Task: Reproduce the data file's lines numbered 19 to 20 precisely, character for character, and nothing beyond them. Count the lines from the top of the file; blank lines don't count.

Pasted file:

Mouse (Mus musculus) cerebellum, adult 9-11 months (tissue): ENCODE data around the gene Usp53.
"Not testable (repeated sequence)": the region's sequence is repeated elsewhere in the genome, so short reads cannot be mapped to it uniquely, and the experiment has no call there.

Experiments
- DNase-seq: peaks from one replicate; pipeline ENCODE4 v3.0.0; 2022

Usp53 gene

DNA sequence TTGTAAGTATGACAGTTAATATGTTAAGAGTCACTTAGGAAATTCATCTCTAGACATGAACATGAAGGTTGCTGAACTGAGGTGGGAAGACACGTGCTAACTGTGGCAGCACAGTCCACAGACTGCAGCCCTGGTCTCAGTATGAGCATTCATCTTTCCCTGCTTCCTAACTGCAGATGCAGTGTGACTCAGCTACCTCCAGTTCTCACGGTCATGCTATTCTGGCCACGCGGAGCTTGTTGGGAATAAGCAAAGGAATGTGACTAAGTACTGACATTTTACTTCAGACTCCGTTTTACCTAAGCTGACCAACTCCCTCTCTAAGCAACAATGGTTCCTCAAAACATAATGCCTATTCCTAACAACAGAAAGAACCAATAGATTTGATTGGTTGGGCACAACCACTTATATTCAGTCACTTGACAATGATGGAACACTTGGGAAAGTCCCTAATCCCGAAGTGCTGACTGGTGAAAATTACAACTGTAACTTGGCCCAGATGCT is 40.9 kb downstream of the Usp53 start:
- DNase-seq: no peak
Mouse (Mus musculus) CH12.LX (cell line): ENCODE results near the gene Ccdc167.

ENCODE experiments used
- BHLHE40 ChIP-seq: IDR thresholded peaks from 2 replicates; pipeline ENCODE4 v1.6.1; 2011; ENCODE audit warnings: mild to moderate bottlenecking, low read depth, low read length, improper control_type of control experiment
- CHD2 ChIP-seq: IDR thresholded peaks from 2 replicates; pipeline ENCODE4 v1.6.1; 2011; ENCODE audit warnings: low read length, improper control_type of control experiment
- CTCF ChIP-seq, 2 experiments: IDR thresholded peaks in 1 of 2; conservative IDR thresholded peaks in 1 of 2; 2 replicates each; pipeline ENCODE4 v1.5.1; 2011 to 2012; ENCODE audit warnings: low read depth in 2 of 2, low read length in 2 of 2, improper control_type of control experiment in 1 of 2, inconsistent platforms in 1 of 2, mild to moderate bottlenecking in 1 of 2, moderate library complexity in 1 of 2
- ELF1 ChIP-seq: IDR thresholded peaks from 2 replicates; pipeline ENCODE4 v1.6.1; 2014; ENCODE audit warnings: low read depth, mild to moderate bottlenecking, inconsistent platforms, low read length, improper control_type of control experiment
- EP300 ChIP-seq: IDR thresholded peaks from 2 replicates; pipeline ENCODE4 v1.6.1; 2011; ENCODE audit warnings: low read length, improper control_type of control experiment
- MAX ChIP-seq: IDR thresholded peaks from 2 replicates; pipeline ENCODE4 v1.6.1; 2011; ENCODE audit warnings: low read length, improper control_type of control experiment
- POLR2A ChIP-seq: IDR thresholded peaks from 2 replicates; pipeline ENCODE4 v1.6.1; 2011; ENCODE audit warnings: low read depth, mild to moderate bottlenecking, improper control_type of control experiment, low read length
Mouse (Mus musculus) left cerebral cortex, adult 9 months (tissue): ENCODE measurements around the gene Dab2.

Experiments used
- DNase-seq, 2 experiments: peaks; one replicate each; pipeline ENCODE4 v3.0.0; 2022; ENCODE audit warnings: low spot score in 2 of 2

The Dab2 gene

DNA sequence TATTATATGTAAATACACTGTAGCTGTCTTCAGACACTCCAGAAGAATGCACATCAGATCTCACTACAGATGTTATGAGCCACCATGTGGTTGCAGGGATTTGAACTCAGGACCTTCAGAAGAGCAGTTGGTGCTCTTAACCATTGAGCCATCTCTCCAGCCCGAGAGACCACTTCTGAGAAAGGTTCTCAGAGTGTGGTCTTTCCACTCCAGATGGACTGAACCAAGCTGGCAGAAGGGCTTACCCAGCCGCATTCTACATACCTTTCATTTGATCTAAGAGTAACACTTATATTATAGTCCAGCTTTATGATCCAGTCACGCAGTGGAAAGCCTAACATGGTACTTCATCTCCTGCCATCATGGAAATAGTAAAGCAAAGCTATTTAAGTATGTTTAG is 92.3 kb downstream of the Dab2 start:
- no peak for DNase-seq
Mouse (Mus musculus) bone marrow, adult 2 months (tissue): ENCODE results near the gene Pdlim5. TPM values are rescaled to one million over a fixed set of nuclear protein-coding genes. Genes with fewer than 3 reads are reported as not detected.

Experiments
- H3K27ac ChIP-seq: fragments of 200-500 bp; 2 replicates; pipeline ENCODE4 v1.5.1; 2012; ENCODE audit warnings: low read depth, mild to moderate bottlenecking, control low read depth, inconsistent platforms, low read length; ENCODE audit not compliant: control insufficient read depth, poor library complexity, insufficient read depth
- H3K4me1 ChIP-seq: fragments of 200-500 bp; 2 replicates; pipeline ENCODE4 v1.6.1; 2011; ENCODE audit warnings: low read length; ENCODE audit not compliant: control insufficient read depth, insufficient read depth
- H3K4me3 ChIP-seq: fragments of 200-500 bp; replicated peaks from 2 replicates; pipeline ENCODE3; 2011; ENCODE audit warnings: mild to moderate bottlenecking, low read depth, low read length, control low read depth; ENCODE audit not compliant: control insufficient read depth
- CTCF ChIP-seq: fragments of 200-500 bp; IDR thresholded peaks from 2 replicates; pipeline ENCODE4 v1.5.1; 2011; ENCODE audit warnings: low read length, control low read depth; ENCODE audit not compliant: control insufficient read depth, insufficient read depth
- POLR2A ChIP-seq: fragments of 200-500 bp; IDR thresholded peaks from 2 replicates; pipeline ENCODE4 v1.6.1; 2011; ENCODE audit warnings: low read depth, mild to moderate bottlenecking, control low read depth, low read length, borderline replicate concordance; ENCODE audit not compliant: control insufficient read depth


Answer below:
- DNase-seq, 2 experiments: peaks; one replicate each; pipeline ENCODE4 v3.0.0; 2022; ENCODE audit warnings: low spot score in 2 of 2

The Dab2 gene